Monday, February 28, 2011

Open Highways (1966, 1971)

One of my favorite things about McKays Used Books, CDs, Movies, and More is the buying policy. Specifically, the good purveyors-of-books' decision not to take textbooks, visibly worn or yellowed books, or books mildly damaged in any way, in favor of (rightly enough) stocking their shelves with more sellable items. These rejected books are often left at the location by the person who has unsuccesfully to hock them, at which time McKays tosses said selections into three huge wooden bins outside marked "FREE BOOKS".

You do not have to tell me twice, Free Books sign.

Last weekend, I had a pretty lackluster "vintage movie star bios/50's suspense stories anthologies/old cookbooks/rare MGM movies not yet on DVD" run (which they're usually so good about having!!), but as I left, I thought I'd take a quick peek into the bin, which turned into a heartstopping moment of luck. Twenty or thirty early 60's young adult books! Donna Parker! Some knock off Hardy Boys esque titles! Nancy Drew! As I sidled up between two women who were having some long, loud conversation directly in front of the box, ABOUT the books in the box, I began to surrepetitiously pick books out of the mountain and hand them to Bab, who soon had a fifteen volume high stack to which I was still adding. The women caught wind of this, eventually, and began grabbing books for themselves, but I'd already taken the lion's share and passed them into Bab's helpful hands (he really is the best accomplice). Greedy? Yes. Happy? Also yes.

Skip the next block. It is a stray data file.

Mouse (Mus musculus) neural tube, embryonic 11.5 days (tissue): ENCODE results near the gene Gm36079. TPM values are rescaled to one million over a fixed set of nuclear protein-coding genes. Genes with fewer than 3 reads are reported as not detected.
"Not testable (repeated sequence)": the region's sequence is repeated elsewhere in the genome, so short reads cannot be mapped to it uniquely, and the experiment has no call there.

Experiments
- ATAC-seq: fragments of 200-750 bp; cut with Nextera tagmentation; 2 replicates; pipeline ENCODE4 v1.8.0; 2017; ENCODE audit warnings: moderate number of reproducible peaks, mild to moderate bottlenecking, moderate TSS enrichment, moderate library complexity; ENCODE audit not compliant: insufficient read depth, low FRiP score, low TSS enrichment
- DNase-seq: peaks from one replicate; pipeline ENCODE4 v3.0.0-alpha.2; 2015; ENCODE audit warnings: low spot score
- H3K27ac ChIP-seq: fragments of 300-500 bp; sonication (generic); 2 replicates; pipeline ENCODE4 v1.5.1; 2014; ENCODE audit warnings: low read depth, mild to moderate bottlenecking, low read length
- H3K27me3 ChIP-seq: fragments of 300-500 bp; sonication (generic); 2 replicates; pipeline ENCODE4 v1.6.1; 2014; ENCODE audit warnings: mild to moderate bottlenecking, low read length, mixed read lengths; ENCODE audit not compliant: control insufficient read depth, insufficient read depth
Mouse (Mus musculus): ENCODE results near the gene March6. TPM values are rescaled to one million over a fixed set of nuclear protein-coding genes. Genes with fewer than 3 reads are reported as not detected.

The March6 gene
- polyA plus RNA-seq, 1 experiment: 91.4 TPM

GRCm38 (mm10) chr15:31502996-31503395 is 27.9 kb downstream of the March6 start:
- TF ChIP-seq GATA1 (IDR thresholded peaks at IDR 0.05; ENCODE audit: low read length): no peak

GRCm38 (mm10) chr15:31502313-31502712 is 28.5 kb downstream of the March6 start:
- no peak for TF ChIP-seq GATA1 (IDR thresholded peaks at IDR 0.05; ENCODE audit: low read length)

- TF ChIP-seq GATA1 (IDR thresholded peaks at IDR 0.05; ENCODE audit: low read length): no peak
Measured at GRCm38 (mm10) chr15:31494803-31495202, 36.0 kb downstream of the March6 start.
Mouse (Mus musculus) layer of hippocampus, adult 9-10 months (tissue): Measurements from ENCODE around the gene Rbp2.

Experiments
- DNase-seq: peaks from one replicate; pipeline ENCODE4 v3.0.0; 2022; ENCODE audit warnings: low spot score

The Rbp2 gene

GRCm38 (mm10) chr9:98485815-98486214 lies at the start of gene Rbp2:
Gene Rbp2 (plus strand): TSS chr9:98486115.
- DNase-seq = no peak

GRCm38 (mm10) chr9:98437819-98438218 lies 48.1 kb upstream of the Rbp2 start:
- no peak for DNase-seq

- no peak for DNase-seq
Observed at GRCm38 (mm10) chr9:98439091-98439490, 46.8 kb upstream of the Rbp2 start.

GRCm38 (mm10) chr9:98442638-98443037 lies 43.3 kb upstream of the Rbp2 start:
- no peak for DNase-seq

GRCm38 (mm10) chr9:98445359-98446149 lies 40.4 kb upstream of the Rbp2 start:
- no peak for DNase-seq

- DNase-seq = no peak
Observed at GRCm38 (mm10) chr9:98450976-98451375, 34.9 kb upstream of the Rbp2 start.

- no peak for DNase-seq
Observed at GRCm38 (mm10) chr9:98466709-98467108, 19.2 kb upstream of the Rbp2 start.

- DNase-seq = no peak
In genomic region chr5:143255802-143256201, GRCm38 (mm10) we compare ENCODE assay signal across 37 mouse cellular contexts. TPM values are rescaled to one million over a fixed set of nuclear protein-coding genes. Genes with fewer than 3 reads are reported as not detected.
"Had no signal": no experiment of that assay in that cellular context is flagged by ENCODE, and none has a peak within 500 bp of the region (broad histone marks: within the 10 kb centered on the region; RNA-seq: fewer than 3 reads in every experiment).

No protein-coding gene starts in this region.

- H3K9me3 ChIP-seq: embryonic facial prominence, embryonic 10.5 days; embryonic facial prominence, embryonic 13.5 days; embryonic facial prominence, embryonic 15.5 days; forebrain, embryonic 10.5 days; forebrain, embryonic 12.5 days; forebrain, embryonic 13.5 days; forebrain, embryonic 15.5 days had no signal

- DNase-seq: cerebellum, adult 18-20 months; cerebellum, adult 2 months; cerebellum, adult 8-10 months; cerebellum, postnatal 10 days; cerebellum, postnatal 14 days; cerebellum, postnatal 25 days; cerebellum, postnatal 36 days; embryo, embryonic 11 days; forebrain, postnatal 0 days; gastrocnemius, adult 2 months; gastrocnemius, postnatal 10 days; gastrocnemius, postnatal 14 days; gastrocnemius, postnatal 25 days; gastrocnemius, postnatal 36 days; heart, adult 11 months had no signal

Amongst the titles I scored was a fifth grade textbook, originally published by Scott, Foresman and Company in 1966, but reprinted for this edition in 1971. The result was a strange melange of MCM illustrations and early 70's illustrations, the highlights of which I'll take you through story by story.

Above and below, these illustrations went along with the text of "Ernestine and Substance X". Unusual feminine versions of masculine names! Why aren't there more Ernestines and Bernadettes and Claudines these days? Ernestine Rosario and her friend Rosalie attempt to earn extra credit in fifth grade science class by inventing an "invisibility formula". Dialogue:

"For our experiment, let's try to find a substance that will make things the color of air!"